A CEO distills 10 spiritual principles that she says paved the way for her success.
Before founding a successful menu-labeling company called MenuTrinfo, debut author Craig weathered daunting personal challenges: She was raised by an alcoholic father and mentally ill mother, she says, and in her 20s, she struggled with addictions to drugs and alcohol. In 2005, at the age of 41, she was diagnosed with scleroderma, a debilitating autoimmune condition, and was given no more than 18 months to live. However, Craig persevered and began a successful business that developed a nutritional database for the food industry. This book—a combination of genuinely inspiring memoir and business-minded self-help manual—is largely focused on the 10 principles that guided Craig’s life and which she believes accounts for her accomplishments. For example, she discusses both the indispensability and limitations of passion, the importance of requesting help, and the chief virtues of courage, honesty, and persistence. An abiding theme is the notion that financial prosperity requires moral responsibility. The book’s instructional aspect seems intended for those who wish start a new business with limited experience; Craig is particularly informative when discussing low-cost alternatives to getting an MBA. Each chapter ends with a series of questions meant to provoke further contemplation, offering synoptic homework assignments of sorts. The author writes in charmingly informal prose style that’s consistently clear and accessible. The advice she offers is unfailingly sensible, but it’s also generally anodyne, with nothing that’s controversial or provocative; for example, here’s how she answers the question of why companies should act ethically: “just because it is the right thing.” No one would object to such a stance, of course, but it doesn’t make for a stirring read.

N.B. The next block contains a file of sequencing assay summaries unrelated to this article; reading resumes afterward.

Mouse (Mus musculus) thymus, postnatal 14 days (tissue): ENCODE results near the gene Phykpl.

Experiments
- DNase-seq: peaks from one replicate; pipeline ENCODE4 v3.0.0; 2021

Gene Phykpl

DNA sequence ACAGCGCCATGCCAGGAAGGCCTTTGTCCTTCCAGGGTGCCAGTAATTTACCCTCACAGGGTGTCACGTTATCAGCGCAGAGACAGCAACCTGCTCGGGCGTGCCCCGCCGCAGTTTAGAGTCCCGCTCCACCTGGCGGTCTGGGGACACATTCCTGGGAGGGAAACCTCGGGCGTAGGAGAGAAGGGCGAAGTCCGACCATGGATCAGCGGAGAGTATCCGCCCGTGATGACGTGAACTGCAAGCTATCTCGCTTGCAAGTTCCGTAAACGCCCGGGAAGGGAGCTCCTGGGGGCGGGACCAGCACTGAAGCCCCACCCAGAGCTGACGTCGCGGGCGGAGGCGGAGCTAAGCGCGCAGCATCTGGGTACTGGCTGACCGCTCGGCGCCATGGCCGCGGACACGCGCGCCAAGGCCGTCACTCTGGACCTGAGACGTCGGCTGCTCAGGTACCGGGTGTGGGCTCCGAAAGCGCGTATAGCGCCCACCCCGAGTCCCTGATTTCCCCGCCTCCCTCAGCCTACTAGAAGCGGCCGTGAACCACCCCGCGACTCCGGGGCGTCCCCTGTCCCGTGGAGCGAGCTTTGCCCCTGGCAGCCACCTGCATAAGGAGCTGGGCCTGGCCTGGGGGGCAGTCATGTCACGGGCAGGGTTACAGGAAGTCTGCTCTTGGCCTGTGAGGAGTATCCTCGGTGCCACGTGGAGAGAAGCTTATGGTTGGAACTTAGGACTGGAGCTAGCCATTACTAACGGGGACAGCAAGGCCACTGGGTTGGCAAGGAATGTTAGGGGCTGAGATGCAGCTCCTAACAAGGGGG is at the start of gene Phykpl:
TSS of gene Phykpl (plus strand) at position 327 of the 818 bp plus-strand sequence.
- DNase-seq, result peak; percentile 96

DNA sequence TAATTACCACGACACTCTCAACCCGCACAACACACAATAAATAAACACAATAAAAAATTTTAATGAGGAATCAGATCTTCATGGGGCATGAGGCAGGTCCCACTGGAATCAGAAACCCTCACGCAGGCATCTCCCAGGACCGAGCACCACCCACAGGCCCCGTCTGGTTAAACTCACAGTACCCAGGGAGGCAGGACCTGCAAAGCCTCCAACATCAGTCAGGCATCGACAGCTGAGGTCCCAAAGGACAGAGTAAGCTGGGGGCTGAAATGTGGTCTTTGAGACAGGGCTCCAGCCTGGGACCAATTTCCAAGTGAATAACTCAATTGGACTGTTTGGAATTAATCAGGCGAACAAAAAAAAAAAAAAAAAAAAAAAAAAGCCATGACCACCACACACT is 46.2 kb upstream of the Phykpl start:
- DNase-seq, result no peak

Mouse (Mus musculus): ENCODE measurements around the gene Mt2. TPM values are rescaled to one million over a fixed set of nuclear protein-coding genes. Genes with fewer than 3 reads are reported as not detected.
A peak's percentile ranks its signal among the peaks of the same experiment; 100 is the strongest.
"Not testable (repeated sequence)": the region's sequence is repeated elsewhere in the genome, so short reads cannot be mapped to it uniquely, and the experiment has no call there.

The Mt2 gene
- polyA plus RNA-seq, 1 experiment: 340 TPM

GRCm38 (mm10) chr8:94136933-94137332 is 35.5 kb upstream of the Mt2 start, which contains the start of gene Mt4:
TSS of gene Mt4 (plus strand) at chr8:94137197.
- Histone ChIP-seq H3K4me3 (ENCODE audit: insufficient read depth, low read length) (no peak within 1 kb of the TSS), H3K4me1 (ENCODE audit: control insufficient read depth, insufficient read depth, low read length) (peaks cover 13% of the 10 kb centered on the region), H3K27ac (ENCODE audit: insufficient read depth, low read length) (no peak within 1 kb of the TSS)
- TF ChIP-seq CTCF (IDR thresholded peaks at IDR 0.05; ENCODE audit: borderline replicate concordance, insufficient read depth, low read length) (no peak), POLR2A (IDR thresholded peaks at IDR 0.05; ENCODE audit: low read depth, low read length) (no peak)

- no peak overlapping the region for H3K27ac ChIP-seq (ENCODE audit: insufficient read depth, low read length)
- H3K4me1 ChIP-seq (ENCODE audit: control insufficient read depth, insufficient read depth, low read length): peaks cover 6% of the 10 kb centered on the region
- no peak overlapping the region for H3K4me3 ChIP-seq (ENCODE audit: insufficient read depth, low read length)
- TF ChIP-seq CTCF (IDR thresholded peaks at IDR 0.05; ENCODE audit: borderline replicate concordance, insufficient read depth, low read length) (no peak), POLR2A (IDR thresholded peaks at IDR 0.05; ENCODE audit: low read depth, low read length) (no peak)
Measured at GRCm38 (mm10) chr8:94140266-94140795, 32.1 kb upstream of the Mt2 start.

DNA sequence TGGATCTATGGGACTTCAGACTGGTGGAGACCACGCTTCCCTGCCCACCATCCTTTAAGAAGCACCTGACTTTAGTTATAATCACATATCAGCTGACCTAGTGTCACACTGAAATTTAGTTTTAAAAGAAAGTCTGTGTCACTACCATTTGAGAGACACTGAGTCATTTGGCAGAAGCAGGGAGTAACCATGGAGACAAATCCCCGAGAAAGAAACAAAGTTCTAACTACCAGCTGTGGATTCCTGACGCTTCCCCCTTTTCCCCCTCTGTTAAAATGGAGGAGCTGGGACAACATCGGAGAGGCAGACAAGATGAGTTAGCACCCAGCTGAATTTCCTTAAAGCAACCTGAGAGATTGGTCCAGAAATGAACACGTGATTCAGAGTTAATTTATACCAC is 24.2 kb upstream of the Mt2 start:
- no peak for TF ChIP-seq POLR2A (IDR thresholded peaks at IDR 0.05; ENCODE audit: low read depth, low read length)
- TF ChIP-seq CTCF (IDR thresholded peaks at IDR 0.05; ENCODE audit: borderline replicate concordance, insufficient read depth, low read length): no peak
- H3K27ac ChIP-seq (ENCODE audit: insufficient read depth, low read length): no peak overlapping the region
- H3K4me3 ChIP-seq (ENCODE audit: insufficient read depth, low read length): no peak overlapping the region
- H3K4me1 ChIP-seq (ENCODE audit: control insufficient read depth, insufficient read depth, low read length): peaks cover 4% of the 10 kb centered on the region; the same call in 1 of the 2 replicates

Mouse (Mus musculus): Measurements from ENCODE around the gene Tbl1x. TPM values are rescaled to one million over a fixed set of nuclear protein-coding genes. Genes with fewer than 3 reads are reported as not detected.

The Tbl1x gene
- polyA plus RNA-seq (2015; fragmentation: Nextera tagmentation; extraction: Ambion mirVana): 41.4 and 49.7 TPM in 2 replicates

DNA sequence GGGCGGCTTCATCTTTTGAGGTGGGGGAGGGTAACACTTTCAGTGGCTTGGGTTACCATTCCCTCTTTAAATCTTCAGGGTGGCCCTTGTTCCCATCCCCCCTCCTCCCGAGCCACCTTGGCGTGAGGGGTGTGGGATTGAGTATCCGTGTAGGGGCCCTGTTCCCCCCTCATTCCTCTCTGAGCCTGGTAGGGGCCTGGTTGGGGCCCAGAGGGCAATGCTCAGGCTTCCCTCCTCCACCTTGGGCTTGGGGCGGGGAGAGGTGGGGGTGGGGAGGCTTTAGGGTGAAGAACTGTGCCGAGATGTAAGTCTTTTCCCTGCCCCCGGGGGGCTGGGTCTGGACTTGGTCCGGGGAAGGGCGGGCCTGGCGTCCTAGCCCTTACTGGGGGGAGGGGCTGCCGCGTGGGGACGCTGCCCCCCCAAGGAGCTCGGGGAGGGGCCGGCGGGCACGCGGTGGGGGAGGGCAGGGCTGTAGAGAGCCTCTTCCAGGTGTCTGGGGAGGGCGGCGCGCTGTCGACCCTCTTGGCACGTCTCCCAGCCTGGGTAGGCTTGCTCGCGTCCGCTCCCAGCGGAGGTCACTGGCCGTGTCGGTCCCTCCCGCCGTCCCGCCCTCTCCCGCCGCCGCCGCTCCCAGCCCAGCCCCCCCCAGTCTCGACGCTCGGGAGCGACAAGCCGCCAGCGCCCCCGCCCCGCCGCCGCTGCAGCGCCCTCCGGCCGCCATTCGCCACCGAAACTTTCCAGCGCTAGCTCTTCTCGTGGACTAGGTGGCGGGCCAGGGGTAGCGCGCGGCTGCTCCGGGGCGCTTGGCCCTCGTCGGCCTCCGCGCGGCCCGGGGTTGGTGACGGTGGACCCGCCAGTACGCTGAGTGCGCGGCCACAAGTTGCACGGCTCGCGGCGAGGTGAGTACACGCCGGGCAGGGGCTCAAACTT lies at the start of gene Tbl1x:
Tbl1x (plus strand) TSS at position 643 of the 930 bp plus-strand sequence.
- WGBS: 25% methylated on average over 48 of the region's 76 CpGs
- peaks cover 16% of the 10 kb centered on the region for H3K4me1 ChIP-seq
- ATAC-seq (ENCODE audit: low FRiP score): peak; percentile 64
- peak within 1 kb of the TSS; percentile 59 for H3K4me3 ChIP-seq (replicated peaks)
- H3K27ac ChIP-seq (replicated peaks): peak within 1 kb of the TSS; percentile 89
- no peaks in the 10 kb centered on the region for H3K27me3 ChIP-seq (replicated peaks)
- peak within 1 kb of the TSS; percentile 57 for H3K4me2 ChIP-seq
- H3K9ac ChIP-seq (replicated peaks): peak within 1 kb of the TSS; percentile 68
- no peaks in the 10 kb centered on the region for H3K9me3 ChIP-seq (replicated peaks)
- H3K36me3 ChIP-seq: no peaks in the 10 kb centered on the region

An autobiographical reflection that’s more consistently inspiring than informative.